Different fuels can burn in different ways and Poi, or fire dancing, uses this fact to produce incredible shows. Poi dancers choose their type of fuel based on the effect they wish to achieve. Some types of fuel such as lamp oil burn slowly but produce smaller flames while white gas burns more quickly but produces a larger, more dazzling flame. Most Poi dancers use their own special mixtures of the different types of available fuels. It is even possible to use steel wool if it is correctly contained in a cage to perform "sparkly poi." Don't think you can light steel wool on fire? Watch this!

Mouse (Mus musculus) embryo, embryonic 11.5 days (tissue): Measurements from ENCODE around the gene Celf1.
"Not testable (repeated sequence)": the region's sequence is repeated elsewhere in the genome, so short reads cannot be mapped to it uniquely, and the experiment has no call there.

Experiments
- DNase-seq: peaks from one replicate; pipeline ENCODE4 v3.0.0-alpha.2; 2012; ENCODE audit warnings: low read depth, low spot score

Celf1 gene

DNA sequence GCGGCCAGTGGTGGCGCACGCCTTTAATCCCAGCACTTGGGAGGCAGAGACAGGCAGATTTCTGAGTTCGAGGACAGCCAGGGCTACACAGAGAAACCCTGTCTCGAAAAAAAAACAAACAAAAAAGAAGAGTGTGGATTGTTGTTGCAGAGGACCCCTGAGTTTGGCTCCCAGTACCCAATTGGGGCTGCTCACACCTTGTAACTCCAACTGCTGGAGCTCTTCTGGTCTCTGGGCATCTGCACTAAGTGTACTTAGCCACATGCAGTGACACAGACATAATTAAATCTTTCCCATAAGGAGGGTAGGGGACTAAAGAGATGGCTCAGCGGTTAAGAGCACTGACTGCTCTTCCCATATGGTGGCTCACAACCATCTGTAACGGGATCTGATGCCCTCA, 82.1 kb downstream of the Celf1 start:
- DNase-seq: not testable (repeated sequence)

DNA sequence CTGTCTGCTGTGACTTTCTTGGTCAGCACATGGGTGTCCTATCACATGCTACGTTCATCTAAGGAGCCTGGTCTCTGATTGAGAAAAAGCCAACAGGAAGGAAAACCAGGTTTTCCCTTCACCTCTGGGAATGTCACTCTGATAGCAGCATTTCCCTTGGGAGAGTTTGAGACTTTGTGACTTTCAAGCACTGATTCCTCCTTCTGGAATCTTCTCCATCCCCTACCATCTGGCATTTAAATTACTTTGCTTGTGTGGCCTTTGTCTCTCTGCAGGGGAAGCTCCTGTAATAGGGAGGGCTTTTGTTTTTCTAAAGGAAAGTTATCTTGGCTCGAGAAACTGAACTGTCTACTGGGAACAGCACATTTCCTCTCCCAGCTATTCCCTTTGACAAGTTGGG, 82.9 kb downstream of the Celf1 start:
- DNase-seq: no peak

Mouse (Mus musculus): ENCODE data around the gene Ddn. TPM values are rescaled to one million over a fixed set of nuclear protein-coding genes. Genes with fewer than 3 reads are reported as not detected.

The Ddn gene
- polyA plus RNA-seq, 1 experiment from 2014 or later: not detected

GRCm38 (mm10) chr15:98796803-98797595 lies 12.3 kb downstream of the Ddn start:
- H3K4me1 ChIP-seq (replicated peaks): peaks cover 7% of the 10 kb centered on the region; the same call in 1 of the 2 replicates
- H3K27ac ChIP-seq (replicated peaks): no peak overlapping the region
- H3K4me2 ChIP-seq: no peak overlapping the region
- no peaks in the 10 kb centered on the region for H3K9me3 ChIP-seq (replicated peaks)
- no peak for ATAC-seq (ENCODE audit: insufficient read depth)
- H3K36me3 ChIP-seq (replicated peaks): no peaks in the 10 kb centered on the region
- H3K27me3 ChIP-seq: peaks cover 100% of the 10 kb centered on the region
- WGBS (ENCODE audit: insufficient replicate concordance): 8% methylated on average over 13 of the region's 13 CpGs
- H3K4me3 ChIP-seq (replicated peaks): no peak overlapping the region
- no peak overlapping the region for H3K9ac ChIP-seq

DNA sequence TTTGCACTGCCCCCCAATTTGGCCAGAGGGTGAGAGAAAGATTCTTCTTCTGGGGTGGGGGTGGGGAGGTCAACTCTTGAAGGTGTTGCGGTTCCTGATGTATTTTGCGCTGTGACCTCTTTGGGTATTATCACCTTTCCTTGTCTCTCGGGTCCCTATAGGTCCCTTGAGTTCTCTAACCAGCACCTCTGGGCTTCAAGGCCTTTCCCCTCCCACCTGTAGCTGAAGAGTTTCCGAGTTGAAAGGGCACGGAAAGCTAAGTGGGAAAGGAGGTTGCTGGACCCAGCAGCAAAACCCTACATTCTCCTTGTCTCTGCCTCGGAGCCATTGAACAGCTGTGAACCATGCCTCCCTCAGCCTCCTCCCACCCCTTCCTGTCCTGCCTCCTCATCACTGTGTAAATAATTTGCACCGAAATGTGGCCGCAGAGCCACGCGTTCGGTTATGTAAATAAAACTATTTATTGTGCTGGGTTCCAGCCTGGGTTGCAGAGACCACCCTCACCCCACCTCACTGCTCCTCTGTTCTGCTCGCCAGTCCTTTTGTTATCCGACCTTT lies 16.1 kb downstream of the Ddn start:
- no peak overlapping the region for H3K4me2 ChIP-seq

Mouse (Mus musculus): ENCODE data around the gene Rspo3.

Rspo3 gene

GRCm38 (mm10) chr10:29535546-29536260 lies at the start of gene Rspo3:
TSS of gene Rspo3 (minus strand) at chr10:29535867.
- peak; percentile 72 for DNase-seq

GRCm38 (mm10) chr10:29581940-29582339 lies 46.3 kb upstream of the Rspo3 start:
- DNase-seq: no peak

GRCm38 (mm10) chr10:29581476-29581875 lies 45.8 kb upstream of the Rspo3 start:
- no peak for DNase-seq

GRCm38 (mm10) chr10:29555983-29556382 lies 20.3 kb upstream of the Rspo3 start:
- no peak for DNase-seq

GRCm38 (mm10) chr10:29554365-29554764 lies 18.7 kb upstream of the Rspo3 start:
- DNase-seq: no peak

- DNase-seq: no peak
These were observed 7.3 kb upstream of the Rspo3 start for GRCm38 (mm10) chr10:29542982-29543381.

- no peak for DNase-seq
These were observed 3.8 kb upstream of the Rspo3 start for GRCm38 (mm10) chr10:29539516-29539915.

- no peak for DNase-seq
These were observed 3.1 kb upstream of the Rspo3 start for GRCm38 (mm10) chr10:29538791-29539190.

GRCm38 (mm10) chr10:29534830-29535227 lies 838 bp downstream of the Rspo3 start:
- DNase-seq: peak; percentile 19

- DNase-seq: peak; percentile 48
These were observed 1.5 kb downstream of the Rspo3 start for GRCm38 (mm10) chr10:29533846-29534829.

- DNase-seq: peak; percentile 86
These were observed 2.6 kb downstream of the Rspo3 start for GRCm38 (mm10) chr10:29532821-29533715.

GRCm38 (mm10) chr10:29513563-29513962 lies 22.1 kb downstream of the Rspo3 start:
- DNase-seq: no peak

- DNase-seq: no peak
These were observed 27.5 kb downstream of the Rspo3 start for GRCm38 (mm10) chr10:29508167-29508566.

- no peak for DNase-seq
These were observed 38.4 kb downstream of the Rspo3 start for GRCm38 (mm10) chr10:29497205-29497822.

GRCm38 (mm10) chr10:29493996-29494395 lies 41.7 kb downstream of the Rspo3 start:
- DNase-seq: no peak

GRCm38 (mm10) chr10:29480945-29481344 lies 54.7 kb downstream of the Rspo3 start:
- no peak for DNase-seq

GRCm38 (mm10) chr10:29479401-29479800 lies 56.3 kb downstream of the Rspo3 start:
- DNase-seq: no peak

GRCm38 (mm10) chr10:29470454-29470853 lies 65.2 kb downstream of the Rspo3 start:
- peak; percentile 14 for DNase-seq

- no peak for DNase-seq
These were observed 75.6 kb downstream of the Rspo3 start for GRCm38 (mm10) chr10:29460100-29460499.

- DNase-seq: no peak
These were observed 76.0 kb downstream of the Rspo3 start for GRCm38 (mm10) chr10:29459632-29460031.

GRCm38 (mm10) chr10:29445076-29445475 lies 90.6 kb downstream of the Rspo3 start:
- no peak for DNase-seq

Clearly people are successfully and safely playing with fire every day. It is without a doubt possible to light something on fire without burning it. Its been a standard magician's trick for years.


The dollar bill was first dipped in water and then alcohol. The water protected the dollar bill and the alcohol burned off quickly. This would work just fine if your hand were substituted for the dollar bill, but it would only work for a short time before the water heated up enough to burn you. If you wanted to prolong the water insulation effect, you could use fire-retardant gel. The gel holds in millions of tiny bubbles of water by using long chains of molecules that act as shells. But fire can eventually burn through this too so if this were Cinna's plan, create a suit out of gel and ignite her, Katniss would have every reason to be afraid.